With the housing market collapsing,
will be pushing flat-screen TVs and other consumer electronics items this holiday season in a bid to juice its declining sales.
"We view this as really just an in-and-out move for us," said Home Depot's CEO, Bob Nardelli, on a conference call with analysts on Tuesday.
The move comes as demand for electronics, and
digital televisions in particular, has proven to be a sweet spot for a retail industry that is otherwise grappling with a sharper-than-expected downturn in the once red-hot U.S. housing market. Nowhere in retailing are the economic headwinds resulting from that downturn blowing stronger than in the home improvement business.
Home Depot, the largest home improvement chain, reported a 3% drop in third-quarter profits on Tuesday, missing Wall Street estimates. The company also lowered its forecast for the all-important fourth quarter, citing continued weakness due to a housing slowdown that Nardelli said "came faster and deeper" than he had expected.
The housing slump will continue throughout 2007," said Nardelli. "I think we have deeper to go than we've seen. The loss of jobs in homebuilding-related businesses is unlike anything I've ever seen."
Extraordinary gains in the residential real estate market in the early part of this decade were a major engine of growth for the economy. Now that the engine is sputtering, economists are struggling to gauge what the effects will be on the job market and consumer spending.
While the economy has shown signs of slowing, it has largely weathered the storm so far, but Home Depot's third-quarter results and its outlook suggest that the worst is yet to come.
The company said it earned $1.49 billion, or 73 cents a share, in the third quarter, down from $11.54 billion, or 72 cents a share, a year earlier. That performance marks Home Depot's first decline in quarterly profit since 2002.
Analysts had expected earnings of 75 cents a share, based on an average estimate compiled Thomson First Call. Shares of Home Depot recently were trading down 25 cents, or 0.7%, to $36.15.
On the top line, Home Depot's revenue rose 11.3% to $23.09 billion, falling short of consensus estimates calling for $23.4 billion. Its comps, or sales at stores open at least a year, fell 5.1%.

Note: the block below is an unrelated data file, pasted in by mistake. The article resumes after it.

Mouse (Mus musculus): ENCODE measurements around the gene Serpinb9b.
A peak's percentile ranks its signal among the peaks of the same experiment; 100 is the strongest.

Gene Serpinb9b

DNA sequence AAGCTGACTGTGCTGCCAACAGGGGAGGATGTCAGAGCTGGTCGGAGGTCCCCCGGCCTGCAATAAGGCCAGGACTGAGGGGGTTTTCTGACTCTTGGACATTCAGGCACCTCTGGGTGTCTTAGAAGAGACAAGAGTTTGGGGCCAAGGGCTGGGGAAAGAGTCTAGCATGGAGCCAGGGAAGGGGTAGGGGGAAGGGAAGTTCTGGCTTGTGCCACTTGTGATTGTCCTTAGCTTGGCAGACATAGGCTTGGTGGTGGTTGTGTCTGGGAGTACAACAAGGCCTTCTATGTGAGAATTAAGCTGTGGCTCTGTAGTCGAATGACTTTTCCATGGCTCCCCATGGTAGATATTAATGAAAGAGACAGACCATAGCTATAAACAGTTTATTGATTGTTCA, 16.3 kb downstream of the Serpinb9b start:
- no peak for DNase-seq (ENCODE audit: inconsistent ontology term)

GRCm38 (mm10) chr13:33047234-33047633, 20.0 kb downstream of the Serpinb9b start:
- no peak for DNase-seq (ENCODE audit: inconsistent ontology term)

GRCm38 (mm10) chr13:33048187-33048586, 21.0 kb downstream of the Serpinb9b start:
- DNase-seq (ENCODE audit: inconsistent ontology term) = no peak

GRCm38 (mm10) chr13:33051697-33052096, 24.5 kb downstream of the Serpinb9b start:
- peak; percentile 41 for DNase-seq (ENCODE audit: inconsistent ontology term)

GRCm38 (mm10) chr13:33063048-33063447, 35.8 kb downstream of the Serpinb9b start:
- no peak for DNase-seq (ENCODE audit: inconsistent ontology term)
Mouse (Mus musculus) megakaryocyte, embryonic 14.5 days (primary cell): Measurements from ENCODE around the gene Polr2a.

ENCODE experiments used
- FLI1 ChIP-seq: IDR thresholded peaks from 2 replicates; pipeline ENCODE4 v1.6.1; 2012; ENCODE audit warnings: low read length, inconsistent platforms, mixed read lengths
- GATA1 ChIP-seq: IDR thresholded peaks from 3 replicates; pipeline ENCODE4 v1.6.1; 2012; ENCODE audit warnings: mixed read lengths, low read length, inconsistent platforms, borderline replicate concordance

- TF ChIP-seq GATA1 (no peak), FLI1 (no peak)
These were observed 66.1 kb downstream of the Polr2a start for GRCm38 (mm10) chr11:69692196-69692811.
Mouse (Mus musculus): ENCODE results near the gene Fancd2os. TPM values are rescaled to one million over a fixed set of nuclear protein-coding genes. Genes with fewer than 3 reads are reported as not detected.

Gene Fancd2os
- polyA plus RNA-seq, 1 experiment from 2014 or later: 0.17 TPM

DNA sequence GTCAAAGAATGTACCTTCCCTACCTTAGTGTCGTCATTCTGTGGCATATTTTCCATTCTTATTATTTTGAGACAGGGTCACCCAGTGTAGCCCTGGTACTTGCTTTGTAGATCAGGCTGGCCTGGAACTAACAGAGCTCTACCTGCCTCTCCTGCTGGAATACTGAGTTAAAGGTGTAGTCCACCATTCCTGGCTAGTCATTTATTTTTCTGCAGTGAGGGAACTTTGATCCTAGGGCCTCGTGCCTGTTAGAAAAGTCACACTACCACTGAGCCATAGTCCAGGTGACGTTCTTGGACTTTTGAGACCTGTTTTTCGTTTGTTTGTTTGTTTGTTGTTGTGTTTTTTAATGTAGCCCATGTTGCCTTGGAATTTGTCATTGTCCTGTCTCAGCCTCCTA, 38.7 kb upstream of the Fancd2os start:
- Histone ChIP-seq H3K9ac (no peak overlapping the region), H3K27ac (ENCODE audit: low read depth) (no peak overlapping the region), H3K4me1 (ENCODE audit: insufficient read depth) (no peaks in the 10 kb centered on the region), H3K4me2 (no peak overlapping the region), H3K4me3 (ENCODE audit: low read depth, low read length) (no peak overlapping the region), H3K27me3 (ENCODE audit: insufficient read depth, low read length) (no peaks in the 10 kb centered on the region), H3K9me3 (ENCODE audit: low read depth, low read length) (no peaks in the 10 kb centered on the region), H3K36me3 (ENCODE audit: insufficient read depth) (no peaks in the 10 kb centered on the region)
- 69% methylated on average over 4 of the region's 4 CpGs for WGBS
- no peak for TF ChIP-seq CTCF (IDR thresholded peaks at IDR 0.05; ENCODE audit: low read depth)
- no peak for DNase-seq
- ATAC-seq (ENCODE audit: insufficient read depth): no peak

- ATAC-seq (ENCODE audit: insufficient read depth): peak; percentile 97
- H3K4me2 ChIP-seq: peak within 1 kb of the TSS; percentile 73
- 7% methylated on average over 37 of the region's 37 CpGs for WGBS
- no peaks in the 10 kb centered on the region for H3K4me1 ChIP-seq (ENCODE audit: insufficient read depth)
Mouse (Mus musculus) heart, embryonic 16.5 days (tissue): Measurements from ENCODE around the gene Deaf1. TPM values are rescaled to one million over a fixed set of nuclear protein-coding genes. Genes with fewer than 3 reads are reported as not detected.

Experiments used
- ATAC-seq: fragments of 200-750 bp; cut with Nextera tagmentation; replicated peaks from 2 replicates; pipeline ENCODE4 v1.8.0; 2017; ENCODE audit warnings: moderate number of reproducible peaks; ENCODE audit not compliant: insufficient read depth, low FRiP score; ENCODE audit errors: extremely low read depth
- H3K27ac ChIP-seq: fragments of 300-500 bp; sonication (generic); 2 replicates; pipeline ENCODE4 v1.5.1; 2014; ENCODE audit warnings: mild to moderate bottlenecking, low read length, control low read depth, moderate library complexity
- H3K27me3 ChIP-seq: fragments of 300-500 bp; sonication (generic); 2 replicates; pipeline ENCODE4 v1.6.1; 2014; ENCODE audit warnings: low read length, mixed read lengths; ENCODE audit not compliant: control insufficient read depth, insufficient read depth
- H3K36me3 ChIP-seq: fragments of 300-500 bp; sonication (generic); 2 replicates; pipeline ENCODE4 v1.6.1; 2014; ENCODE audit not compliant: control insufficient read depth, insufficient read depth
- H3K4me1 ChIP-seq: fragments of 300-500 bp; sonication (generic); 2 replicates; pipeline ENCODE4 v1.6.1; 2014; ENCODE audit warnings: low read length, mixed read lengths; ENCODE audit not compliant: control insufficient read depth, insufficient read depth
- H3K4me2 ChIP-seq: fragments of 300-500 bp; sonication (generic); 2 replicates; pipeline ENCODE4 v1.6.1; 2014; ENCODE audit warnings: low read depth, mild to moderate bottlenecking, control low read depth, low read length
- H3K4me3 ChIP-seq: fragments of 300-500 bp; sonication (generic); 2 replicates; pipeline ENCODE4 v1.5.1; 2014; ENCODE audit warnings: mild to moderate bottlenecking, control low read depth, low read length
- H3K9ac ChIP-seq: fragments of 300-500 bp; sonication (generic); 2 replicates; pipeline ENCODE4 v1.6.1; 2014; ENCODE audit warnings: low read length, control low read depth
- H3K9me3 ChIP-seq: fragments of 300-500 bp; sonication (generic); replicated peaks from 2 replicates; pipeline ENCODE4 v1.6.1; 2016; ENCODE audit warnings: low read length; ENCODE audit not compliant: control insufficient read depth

Home Depot did manage gains in its supply business, largely because of the March acquisition of Hughes Supply. Sales in Home Depot Supply increased 159% to $3.5 billion.
But overall, the company's expenses grew faster than sales, weighing down profit margins as it reinvests in its stores in order to attract customers and provide better service.
"Home Depot is in a very challenging position," said Credit Suisse First Boston analyst Gary Balter in a research note. "They appear to have underinvested in service and infrastructure through the better times," and now they've being forced to put cash back in their business at a time when the economy is working against them, and customers are dissatisfied with the level of service in the stores."
Meanwhile, the No. 2 U.S. home improvement chain,
, is ratcheting up competitive pressure, though it too has been hit by the housing slowdown.
Lowe's is expected to report its third-quarter results Monday. Analysts are expecting earnings of 44 cents a share, up from the 41 cents a share Lowe's recorded for the same quarter last year.
For the year, Home Depot said it expects its earnings be up 4% to 5% from last year and sales to show an increase of about 12%. Previously, it projected 2006 earnings would come in at the low end of a range of 10% to 14% growth, with sales up 14% to 17%.
On Home Depot's conference call, Chief Financial Officer Carol Tome said the retailer's comps got progressively worse throughout the third quarter. In October, the company recorded an 8.7% drop in comps. Despite the negative trend, she said the company expects to post a negative comp in the mid-single digits in its fourth quarter, marking a slight improvement from October.
"We are seeing improvement from where we exited the third quarter," said Tome, citing current sales trends and new merchandise initiatives like Home Depot's foray into the consumer electronics business, where competitors such as
lie in wait.